Buying a new car has never been a terribly scientific transaction. But that is about to change. An innovative interactive platform which will personalise the way we approach finding the ideal vehicle to match our needs, wants and lifestyle is in development.
Called Carsona, it’s in development in Perth, Western Australia, with the support of Capricorn. It’s the brainchild of Desiree Louis, a marketing graduate, and Ali Al-Asadi, a technology student at Curtin University, who together with a friend came up with the idea for the Techstars Startup Weekend — an intense, 54-hour, Silicon Valleystyle tech business idea generation competition. The Techstars event was hosted by Spacecubed, a Perthbased innovation hub, and sponsored by Capricorn, which then picked the best idea from the weekend for further investment and development through an accelerator program. Carsona was chosen.
“The combination of someone’s persona and lifestyle choices are accurately matched to a vehicle, or to amenities that a vehicle possesses,” Ali said. “That is Carsona.”
It’s an idea that seems so obvious it’s surprising no-one has thought of it before. But with the automotive landscape currently undergoing so much disruption — with everything from the switch to electric, to car sharing models, to autonomous vehicles — perhaps it is an idea which has found the right time?
“The automotive landscape is evolving and with all these feature sets and different forms of transportation, the average consumer is confused as to what is the most optimal means of transportation for their needs,” Ali said. “Carsona is an interactive platform where consumers see a range of visually stimulating questions and, based on how they interact with the system, we can give them a detailed report on why a car is suitable for them.”
Ali said the platform is “gamified”, so users aren’t merely asked a range of questions but asked to interact with the platform in various ways. The recommendations are based not just on what the user says about themselves, but what those interactions tell the platform about the user.
“From our surveys we know more than 60 per cent of people don’t have much knowledge about cars and about 70 per cent are extremely or somewhat reliant on the dealer to find them the right car,” Ali said. “We’re taking away the ambiguity when it comes to finding their ideal car.”
Desiree said Carsona’s recommendations would not be based on backend deals with dealerships, nor on demographicbased assumptions, but on genuine, personalised advice.
“What differentiates us is that we use a mix of demographics and psychographic data,” she said. “Psychographics are interests and behaviours and what that data ultimately does is it finds what people want and gives them what they need. It adds a psychological component to it. We use those interests and behaviours to create a lifestyle profile and, through that, match people with the feature sets and amenities of a vehicle that best suits them.”
Desiree said at the end of the process the consumer gets a simple and “very transparent” report showing why they were matched with a vehicle.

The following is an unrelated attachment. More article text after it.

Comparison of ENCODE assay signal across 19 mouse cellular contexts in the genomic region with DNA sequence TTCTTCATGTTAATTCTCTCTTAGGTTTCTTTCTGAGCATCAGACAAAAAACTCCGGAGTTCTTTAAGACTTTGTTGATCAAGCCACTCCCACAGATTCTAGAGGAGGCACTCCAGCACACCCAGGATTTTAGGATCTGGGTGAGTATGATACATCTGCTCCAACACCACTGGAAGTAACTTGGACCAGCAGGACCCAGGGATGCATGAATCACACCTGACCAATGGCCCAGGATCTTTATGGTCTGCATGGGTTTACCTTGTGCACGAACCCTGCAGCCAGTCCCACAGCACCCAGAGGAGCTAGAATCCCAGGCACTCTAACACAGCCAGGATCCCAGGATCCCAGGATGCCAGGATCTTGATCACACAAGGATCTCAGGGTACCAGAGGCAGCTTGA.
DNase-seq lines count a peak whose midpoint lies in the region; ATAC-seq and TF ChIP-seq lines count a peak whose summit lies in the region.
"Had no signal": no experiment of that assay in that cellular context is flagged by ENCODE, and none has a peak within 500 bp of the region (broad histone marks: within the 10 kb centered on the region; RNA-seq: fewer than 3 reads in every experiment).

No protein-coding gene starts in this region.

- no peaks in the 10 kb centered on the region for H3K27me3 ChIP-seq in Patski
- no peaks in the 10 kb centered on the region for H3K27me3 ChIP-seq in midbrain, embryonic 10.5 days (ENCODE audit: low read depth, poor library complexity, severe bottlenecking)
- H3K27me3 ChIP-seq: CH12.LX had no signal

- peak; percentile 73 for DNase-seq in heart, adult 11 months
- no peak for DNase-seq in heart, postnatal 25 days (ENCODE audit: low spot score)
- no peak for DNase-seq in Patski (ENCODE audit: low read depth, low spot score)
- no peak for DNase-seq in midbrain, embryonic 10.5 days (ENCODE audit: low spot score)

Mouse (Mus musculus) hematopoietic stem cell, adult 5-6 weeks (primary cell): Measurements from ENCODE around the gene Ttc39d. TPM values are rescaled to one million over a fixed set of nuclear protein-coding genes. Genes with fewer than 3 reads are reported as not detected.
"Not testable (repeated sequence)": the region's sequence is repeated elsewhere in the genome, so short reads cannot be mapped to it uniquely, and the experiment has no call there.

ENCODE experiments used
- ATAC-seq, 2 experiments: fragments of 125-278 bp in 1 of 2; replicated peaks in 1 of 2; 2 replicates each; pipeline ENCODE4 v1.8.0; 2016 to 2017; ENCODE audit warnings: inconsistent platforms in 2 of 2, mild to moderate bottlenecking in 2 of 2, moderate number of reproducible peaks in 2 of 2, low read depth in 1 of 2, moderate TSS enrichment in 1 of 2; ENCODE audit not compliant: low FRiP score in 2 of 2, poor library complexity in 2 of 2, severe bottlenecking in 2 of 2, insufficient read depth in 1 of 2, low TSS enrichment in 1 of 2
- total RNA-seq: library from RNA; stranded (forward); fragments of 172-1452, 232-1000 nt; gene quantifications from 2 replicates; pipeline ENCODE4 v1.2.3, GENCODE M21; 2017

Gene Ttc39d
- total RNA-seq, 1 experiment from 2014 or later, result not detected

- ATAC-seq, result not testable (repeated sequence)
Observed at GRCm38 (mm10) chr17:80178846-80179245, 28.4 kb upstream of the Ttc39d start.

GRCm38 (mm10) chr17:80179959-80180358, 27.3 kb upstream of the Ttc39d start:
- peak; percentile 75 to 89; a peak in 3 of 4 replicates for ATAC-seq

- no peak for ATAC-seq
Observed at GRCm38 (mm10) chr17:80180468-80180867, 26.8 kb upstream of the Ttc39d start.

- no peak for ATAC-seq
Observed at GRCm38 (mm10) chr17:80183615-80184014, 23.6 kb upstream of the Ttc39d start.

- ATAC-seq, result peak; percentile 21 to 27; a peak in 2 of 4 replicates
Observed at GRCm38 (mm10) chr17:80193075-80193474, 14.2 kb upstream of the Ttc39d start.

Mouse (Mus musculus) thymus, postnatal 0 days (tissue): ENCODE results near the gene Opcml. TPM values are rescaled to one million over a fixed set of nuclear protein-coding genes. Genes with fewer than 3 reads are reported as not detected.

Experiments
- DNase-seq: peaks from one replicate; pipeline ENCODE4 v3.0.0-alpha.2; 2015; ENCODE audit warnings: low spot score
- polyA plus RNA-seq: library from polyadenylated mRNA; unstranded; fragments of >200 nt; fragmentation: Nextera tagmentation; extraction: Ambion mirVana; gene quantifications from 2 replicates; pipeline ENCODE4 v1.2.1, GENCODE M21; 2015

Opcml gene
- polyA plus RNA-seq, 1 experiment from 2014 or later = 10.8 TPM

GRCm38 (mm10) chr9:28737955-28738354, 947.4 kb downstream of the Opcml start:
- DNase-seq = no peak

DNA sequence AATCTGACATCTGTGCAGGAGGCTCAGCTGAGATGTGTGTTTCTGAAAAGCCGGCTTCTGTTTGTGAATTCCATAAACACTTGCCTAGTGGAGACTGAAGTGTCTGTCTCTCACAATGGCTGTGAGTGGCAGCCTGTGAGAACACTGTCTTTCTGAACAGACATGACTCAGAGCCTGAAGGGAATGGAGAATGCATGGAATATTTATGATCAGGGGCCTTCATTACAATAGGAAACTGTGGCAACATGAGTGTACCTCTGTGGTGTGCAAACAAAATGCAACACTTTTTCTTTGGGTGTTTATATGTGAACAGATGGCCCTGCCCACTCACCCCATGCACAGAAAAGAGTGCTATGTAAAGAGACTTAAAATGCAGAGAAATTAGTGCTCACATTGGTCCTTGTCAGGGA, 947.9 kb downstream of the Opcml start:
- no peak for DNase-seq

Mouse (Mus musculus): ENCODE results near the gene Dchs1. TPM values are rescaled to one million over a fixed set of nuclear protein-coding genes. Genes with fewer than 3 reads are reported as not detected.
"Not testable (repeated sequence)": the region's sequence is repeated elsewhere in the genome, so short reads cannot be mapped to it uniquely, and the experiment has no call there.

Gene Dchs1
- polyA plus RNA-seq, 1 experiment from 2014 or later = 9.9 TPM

“We don’t expect people to buy cars from our platform; we’re not selling cars,” she said. “We are creating a foundation for them to be more informed. What we expect is that a level of trust in our platform will come from that transparency, from enabling people to make an informed decision and not to go to a dealership and get sold on features they don’t necessarily need or want.”
All this sounds great for the consumer, but what is the benefit to the automotive industry?
Desiree said integrations and collaborations with industry, including manufacturers, dealerships and car sharing companies, will be important to the platform’s operation and success. Ultimately, Carsona is effectively a lead generation platform.
“Once consumers are matched to a car, we can send them towards where they can acquire the car or lease the car, or rent it,” Ali said. “We can be a bridge between the consumer and the manufacturers, dealerships, and other automotive industry businesses. We’re helping people find cars, then sending them off in the right direction to acquire the car.”
Capricorn’s General Manager of Innovation and Corporate Development, Kim Radalj, has been working closely with Ali and Desiree on the development of Carsona through the accelerator program.
“Consumers have a wide range of choice which can make it hard to feel confident in choosing the right vehicle,” Kim said. “With new technology and drive trains an increasing feature of the market, we decided to put this challenge to the Perth startup community to see what ideas they had to help consumers make this important purchasing decision.The passion and energy the Carsona team bring is impressive, as is the speed with which they have turned concept into a new business model. We hope the Carsona team continues to build on their innovation, and look forward to seeing what they achieve in 2023 and beyond.”
Desiree and Ali said they hoped Carsona would be live by mid-2023, following beta testing in the early part of the year.
“Buying a car is so personal, but the way we buy a car is so cold,” Desiree said. “That’s where Carsona can step in.”
If it’s time for a change in the way we buy cars, could Carsona be that change?
Feature photo: Carsona co-founders, Desiree Louis and Ali Al-Asadi, pitched at the Plus Eight Pitch Night at Flux powered by Spacecubed.